With the 25th anniversary of Cal Ripken Jr.’s record-setting 2,131st consecutive game celebrated Sunday at Camden Yards and around baseball and providing so many with a reason to look back and smile, young Orioles pitcher Dean Kremer stole the spotlight and turned it directly to a bright future.
In a 5-1 win over the New York Yankees that gave the Orioles a series win against the collapsing title contenders and improved them to 19-21 with 20 games left, Kremer struck out seven in six innings of one-hit, one-run ball in his major league debut.
“This is fun to watch,” Orioles manager Brandon Hyde said. “Young guys making their debuts, young guys gaining this experience and performing. It sets up well for the future.”
Kremer’s spectacular stepping-out came on a weekend when, combined with a similarly impressive start from fellow rookie Keegan Akin on Saturday, continued production from rookie Ryan Mountcastle, and a long-awaited offensive breakout from 2015 first-round pick DJ Stewart, the Orioles continued to lay down markers of what kind of upward trajectory their rebuilding project is on.
Kremer came through on short notice.
He said Hyde and executive vice president and general manager Mike Elias called him on speakerphone late Saturday night and asked whether he wanted to pitch for them Sunday.
“Absolutely, I’d love to pitch,” Kremer told them. With strikeouts of the first two batters he faced, he immediately looked like he belonged.
The 24-year-old right-hander, who was one of five players acquired when the Orioles traded Manny Machado to the Los Angeles Dodgers in July 2018, struggled with his command in the second inning and loaded the bases on a walk and two hits before third baseman Rio Ruiz couldn’t turn a difficult double play, allowing a run to score on a fielder’s choice.
Kremer’s limiting that to a one-run inning was what impressed Hyde the most.
“I think you saw his stuff and composure on the mound,” Hyde said. “To be able to wiggle out of it, only allowing a run, that showed a lot about his character and his poise.”
After that, Kremer was masterful. He retired the Yankees in order on nine, 11 and 10 pitches in the third, fourth and fifth innings, respectively, and didn’t allow another base runner until a one-out walk of Luke Voit in the sixth inning. Kremer, though, got Clint Frazier to chase a slider with two outs for his seventh strikeout of the game to cap an impressive debut.
He called his debut “a dream come true” and credited his success with “making sure that I stay aggressive and not try to tinker around the zone, but just attack hitters.”
Catcher Bryan Holaday said: “I thought he did a tremendous job keeping his composure out there he just attacked the strike zone and stuck to his strengths. That’s really all you can ask out of him. ... He really handled it well. He maintained his composure and he really acted like he’s been there before. That presence he brought was huge. You wouldn’t have been able to tell it was his first time out there. That speaks a lot to his character and absolutely helps his talent come out on the field.”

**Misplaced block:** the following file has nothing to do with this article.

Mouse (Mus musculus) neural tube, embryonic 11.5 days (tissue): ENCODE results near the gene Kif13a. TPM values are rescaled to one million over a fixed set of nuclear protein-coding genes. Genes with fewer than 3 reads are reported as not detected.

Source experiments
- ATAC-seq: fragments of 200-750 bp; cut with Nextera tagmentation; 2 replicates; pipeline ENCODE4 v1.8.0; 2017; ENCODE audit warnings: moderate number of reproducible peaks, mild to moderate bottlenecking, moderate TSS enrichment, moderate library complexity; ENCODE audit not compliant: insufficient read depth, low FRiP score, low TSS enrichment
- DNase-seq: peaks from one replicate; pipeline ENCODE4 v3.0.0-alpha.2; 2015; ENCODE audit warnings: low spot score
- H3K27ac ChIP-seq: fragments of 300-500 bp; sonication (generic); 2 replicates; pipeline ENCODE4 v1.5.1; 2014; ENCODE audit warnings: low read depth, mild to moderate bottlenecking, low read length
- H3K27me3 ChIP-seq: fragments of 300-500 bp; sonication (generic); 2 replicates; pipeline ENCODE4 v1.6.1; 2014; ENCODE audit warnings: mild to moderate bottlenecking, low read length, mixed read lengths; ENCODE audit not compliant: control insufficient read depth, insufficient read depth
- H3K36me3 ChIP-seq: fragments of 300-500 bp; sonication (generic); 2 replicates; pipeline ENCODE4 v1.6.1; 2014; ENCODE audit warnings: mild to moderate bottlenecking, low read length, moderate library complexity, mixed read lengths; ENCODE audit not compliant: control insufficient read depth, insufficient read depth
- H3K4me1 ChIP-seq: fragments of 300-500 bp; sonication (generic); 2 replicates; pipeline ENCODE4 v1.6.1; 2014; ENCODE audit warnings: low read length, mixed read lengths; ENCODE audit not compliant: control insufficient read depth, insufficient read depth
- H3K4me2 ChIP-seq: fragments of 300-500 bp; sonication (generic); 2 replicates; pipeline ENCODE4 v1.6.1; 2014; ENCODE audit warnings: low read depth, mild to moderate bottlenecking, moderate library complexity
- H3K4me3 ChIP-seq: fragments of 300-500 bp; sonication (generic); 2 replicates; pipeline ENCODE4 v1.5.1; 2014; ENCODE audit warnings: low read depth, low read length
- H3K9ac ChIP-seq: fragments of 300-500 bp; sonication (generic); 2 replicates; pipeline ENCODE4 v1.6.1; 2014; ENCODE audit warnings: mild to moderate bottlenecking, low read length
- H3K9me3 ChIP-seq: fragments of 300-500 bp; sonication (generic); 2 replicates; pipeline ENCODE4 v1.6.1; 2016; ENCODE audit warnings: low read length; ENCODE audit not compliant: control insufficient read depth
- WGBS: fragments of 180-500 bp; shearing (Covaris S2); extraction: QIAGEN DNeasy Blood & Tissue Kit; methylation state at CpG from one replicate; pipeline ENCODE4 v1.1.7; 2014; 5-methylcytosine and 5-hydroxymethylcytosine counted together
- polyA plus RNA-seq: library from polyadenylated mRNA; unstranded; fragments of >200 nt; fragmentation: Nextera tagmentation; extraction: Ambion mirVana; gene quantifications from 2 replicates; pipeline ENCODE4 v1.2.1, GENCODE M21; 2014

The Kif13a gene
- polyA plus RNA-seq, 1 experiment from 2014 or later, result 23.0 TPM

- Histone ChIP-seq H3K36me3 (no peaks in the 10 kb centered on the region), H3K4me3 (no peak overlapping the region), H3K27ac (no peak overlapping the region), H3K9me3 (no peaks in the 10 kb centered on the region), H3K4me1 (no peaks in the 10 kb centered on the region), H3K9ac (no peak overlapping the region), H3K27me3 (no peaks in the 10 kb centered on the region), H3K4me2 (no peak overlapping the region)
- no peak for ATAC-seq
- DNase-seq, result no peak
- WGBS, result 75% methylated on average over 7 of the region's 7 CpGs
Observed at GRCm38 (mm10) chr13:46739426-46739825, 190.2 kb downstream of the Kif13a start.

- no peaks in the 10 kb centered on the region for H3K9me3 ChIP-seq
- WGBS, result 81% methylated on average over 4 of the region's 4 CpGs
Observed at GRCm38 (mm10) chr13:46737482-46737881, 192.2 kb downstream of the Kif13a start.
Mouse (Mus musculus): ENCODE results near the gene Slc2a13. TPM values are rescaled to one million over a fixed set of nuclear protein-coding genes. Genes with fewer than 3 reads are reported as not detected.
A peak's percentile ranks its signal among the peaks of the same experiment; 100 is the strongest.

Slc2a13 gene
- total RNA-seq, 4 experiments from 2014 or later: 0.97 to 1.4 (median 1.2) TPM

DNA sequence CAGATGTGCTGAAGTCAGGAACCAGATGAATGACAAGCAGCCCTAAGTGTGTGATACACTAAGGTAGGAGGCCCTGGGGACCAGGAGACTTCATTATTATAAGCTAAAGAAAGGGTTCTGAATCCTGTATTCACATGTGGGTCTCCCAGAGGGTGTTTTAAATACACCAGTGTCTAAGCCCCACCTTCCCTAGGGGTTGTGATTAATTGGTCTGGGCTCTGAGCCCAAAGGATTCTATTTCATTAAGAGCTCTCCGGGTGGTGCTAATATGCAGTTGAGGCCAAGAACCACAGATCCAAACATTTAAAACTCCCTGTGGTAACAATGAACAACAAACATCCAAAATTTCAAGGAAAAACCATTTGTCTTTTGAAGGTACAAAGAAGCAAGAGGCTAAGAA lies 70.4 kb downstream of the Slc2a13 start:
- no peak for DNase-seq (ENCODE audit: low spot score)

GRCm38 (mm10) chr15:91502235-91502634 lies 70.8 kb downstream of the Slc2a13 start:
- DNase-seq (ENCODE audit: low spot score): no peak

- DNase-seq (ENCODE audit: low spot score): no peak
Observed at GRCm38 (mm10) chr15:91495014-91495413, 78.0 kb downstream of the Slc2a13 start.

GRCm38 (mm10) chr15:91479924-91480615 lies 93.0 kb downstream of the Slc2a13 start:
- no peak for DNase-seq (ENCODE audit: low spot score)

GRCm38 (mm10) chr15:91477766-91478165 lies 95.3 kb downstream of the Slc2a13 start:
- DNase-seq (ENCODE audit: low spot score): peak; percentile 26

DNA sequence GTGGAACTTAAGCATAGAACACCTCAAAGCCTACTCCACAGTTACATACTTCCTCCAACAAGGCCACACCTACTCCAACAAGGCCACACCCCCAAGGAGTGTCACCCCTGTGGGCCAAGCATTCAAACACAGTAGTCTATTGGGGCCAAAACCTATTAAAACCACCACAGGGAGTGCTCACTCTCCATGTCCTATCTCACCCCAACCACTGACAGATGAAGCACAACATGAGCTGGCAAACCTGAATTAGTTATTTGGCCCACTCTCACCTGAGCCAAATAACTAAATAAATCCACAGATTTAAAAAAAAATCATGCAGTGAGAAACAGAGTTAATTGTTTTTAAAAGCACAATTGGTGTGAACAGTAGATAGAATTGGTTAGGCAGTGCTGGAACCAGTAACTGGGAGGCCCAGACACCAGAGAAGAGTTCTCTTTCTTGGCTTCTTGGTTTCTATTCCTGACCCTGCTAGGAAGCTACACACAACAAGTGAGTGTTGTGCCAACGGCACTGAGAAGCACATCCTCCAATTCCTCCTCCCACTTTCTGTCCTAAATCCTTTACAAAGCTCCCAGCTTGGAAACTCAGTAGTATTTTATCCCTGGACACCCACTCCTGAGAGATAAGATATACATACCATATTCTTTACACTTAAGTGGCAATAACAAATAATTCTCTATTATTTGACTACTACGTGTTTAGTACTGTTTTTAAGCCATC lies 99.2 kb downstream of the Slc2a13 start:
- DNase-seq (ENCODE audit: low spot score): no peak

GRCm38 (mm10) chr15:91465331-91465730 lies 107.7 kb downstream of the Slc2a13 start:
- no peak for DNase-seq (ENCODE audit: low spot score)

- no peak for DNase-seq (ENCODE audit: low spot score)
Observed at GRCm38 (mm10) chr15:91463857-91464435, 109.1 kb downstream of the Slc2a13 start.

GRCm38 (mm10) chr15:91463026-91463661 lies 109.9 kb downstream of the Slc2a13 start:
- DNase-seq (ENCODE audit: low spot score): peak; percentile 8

Only four Orioles pitchers have struck out more batters in a major league debut than Kremer, most recently when John Parrish struck out nine Yankees on July 24, 2000. With a game score of 70, Kremer’s debut was the best for an Oriole since Mike Wright carried a shutout into the eighth inning in his debut May 17, 2015.
For almost the whole game, Kremer was pitching with a lead. With Cedric Mullins (undisclosed), José Iglesias (quadriceps), and Renato Núñez (hamstring) out with injury, Hyde had to shuffle his lineup Sunday.
Leadoff man Hanser Alberto began the game with a bunt single and scored when Stewart, who entered Saturday with no hits but homered twice in that game, hit a third in as many at-bats to give the Orioles a 2-0 lead.
Stewart also scored an insurance run after singling against the shift in the seventh inning, coming across on a sacrifice fly by Mountcastle.
In between, the Orioles scored twice in the sixth inning — thanks to a bases-loaded walk Holaday and an infield single by Andrew Velazquez —after Yankees starter Masahiro Tanaka left the game.
That lead was more than enough for Tanner Scott, Hunter Harvey and Cole Sulser to hang on to with three innings of combined scoreless relief.
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Without fans in the ballpark, there wasn’t much of a celebration of Ripken’s famous achievement.
Earlier this week, he recorded a ceremonial first pitch with his son, Orioles farmhand Ryan Ripken, behind the plate. That was shown on the video board Sunday at Camden Yards and before every other major league game.
Additionally, the Orioles wore jersey patches commemorating his 2,131st consecutive game, and Ripken appeared remotely on the team’s television and radio broadcasts.
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